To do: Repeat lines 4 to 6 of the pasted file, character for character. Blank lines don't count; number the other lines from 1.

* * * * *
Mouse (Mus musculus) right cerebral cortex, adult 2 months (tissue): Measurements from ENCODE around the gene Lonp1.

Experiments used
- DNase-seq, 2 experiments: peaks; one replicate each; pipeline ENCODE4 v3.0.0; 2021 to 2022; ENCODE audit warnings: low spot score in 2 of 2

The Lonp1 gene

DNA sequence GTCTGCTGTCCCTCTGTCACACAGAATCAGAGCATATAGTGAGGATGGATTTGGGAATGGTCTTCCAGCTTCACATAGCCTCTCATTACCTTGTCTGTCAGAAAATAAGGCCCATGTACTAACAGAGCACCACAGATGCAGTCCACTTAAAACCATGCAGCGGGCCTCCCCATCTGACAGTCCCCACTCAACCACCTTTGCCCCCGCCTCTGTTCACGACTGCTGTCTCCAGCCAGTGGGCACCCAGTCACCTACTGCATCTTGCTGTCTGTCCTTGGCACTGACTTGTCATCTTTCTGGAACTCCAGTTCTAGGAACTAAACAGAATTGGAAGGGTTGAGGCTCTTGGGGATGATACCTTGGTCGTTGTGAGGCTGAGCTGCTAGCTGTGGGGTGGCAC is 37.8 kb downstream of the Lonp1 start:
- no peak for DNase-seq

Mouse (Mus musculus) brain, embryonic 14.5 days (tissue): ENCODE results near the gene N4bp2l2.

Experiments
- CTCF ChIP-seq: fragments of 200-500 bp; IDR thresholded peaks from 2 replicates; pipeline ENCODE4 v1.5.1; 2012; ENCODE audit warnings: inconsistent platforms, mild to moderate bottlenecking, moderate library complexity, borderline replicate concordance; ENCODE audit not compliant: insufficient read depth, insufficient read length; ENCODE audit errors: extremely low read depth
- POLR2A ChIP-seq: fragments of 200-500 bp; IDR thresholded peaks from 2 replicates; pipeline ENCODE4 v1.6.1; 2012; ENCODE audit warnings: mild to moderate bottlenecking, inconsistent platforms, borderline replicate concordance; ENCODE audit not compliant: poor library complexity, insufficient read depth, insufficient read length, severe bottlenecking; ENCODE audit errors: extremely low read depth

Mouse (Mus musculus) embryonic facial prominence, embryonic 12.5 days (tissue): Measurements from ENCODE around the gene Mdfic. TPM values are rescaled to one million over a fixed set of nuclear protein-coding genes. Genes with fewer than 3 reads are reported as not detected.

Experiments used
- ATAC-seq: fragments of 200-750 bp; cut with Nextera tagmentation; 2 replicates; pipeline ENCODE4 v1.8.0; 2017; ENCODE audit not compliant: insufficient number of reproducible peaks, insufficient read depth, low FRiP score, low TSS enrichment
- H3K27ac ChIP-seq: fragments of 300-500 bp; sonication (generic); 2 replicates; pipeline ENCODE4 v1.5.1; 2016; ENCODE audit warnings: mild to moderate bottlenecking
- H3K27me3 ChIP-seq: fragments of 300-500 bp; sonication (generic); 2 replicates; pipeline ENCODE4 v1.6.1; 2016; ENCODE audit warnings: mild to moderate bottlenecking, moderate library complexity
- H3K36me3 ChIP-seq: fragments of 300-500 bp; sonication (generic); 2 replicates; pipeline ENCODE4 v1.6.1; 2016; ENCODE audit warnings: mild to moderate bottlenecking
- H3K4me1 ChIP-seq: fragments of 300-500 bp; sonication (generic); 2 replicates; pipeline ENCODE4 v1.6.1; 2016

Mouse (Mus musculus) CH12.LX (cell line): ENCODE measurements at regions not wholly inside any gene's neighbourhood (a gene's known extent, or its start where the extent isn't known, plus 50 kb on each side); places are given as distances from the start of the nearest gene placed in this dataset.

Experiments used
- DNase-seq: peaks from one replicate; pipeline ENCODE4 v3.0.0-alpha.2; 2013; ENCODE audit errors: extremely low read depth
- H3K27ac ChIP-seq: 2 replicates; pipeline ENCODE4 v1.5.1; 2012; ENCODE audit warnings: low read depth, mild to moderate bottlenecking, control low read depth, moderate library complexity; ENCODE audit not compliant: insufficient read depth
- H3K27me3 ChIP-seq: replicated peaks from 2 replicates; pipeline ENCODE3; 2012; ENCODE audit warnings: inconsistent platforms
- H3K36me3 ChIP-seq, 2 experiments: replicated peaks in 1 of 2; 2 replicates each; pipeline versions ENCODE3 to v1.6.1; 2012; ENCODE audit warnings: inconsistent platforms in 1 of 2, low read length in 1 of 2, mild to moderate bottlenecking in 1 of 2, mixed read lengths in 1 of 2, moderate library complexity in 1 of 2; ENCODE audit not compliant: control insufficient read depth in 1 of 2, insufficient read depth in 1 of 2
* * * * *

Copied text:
The Lonp1 gene

DNA sequence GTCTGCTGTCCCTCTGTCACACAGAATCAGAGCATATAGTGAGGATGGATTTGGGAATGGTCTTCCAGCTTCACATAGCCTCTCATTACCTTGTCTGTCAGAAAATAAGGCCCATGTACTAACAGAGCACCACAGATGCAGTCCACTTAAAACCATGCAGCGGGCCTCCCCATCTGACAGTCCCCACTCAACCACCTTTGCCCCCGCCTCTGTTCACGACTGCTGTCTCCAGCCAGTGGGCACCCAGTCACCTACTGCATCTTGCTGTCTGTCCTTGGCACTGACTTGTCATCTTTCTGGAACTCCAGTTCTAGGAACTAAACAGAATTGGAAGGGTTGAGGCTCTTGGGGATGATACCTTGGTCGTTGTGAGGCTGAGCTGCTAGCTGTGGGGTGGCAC is 37.8 kb downstream of the Lonp1 start:
- no peak for DNase-seq